A recovery in the value of Asian dollars overnight and a revival in a view that the Bank of England will step away from its accommodative monetary stance have softened the appeal of the greenback. The euro has also risen to a two week high as Chancellor Merkel prepares for a spectacular high-wire act balancing the needs of the Union against the will of her people.
British pound - Minutes from the February monetary policy meeting have been defined as hawkish by the market. Both short interest rate futures and gilts have fallen and imply higher yields sooner rather than later in light of a defection to the other side of the table by none less than the Bank's chief economist, Spencer Dale. The pound breached last week's peak inspired at the time by a speech from committee-hawk Andrew Sentance. The pound rose against the dollar to reach $1.6275 at its best. Onlookers now believe that it can only be a matter of time before the economics chief manages to persuade the Bank's aficionados that inflation must be addressed by raising interest rates. While the inflation profile has clearly worsened, with CPI running at 4% in January, the defection of Mr. Dale to the dark side of the room appears at odds with last week's inflation report in which the Bank predicts that wayward inflation, like the prodigal son, will eventually see the light and return home. The Committee seemed to agree that the case for higher rates had grown in strength. Perhaps that's what a 4% inflation rate and five open letters to the Chancellor does to a man.
U.S. Dollar - The dollar is weaker by 0.5% overnight and ahead of existing home sales data for January, which is expected to show a 1.1% decline in the annualized pace of sales to 5.22 million units. Investors drove up Asian dollars in response to a surge in the price of crude oil as violence in Libya worsens. The theory is that central bankers in the region will remain vigilant against imported energy costs that may filter through to push up inflation. Central bankers are already tightening the monetary belt in the area and another notch or two would only serve to boost the premium available to holders of those units thereby increasing their appeal.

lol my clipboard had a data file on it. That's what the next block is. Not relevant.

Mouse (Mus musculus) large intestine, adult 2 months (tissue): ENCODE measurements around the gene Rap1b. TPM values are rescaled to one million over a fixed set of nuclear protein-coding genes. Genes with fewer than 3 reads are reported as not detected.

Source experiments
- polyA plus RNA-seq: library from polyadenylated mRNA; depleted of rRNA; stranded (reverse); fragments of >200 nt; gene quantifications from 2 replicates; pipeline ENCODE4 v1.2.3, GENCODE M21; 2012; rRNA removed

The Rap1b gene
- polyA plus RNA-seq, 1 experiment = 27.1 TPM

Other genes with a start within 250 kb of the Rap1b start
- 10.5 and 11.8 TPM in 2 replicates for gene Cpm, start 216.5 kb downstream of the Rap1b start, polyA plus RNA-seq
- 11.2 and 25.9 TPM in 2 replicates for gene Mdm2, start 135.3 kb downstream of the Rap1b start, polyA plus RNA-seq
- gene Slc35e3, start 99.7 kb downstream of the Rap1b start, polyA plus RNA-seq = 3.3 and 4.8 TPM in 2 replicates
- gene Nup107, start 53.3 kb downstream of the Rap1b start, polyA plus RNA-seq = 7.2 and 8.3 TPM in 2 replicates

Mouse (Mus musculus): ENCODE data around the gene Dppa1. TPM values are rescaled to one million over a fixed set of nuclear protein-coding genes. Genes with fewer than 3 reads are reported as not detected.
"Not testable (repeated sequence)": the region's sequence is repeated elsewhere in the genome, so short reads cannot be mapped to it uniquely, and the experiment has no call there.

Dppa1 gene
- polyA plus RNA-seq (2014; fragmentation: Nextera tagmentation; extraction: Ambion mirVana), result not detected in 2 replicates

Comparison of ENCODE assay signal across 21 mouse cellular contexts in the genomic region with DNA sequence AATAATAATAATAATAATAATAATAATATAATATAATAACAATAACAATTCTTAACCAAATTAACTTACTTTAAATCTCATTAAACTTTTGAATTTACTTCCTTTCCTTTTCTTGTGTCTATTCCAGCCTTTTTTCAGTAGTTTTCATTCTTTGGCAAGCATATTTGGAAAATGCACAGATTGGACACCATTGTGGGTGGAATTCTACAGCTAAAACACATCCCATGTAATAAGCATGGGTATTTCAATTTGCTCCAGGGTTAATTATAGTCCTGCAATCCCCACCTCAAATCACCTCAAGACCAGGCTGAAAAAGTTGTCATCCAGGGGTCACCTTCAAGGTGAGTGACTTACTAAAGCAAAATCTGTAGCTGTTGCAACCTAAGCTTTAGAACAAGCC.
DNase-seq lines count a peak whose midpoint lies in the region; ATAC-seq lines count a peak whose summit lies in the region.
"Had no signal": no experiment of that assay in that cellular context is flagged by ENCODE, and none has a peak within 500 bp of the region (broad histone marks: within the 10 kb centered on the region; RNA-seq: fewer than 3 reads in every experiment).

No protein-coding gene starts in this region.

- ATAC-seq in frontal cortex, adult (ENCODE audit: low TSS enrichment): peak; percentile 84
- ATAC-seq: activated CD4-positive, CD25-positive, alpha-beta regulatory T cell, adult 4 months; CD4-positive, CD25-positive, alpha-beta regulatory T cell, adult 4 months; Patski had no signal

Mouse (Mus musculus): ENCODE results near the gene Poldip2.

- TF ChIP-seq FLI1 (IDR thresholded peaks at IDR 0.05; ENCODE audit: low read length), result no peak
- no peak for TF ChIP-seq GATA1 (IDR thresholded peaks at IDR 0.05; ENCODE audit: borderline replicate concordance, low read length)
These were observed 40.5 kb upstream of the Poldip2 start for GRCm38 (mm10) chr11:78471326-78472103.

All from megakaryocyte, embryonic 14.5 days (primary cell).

Euro - ECB members Trichet and Guy Quaden address a meeting in Belgium later today. Onlookers will be listening closely to hear any response to the charge of yesterday from Yves Mersch that his colleagues are of the same conclusion that the central bank will likely have to respond through its monetary settings in light of clear threats to rising inflationary pressures. Reporters are also trying to second-guess the gamesmanship of German Chancellor Merkel who yesterday met with her Greek counterpart George Papandreou to discuss the equity of bailout terms for his nation. He says he's committed to debt reduction but that the task would be an easier sell to his people if they can be convinced that their sacrifice is not in vain. If Merkel is to succeed in bolstering the euro she has to walk that tightrope between strengthening a permanent resolution for the bailout mechanism and convincing German taxpayers that the cost of rescuing profligate nations is better than a break-up of the Union. Progress towards a lasting resolution in the form of potential restructuring of Irish and Greek bailouts has lifted the single currency on Wednesday to $1.3743.
Japanese yen - The yen lost its impetus as a safe haven currency as the Libyan woes build and curiously played second fiddle to the dollar. The yen had earlier strengthened to ¥82.53 before losing its head of steam to weaken on the day to ¥82.79. Data showed a drop off in export volumes during January partially on account of rising costs for raw materials but largely on account of the Lunar New Year celebrations, which disrupted demand in 60% of Japan's export venues. Since the compilation of the data the bank of Japan has raised its outlook for the economy. The yen today weakened against the euro, pound and Aussie.
Aussie dollar - Having spent several hours feeling quite literally sub-par against the dollar on account of rising Middle Eastern tensions, the Aussie has once again staged a recovery and risen to $1.0026 U.S. cents. With nothing of interest on the economic calendar investors turned attention to a speech delivered by Reserve Bank Governor Glenn Stevens. He noted a potential addition to mining investments across the nation equivalent to 2% of GDP. Such a boom in the mining sector poses a challenge to the central bank said Mr. Stevens, whose members must be responsive to the outcome of the resulting boost to income and ensure that they act appropriately should consumption outweigh the desire to save.
Canadian dollar - Risk aversion, although not working uniformly on behalf of the greenback, is working against the Canadian unit once again today. While the loonie has rising prices for oil and gold currying its favor, the greenback is smiling through and has depressed its northern neighbor back into retreat to stand at $1.0084 from $1.0138 earlier this morning.